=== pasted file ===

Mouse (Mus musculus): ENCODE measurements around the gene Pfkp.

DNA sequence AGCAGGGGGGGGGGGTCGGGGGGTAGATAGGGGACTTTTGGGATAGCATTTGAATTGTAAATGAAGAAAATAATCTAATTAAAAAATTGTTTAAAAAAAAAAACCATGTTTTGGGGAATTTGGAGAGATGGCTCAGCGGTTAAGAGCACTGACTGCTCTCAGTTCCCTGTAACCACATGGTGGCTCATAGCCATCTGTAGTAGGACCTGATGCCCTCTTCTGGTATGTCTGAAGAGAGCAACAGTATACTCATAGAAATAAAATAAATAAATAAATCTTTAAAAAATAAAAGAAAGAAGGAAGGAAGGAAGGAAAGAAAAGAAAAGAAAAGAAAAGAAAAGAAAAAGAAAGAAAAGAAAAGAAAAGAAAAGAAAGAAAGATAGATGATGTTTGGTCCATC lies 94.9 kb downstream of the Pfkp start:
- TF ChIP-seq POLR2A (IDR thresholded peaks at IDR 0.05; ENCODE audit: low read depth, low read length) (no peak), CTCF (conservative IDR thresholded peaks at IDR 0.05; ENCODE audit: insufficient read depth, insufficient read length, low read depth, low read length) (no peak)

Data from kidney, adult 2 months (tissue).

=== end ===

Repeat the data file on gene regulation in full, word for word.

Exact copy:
Mouse (Mus musculus): ENCODE measurements around the gene Pfkp.

DNA sequence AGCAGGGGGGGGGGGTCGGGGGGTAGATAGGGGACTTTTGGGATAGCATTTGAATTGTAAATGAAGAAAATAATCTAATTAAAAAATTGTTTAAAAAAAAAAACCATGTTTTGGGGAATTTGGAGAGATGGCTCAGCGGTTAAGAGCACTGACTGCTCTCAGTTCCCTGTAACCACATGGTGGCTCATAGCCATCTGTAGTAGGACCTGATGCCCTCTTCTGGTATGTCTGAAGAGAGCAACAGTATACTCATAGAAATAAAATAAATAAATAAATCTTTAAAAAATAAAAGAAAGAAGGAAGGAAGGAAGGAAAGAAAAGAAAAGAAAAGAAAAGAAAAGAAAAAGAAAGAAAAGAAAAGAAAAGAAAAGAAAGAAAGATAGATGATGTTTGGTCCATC lies 94.9 kb downstream of the Pfkp start:
- TF ChIP-seq POLR2A (IDR thresholded peaks at IDR 0.05; ENCODE audit: low read depth, low read length) (no peak), CTCF (conservative IDR thresholded peaks at IDR 0.05; ENCODE audit: insufficient read depth, insufficient read length, low read depth, low read length) (no peak)

Data from kidney, adult 2 months (tissue).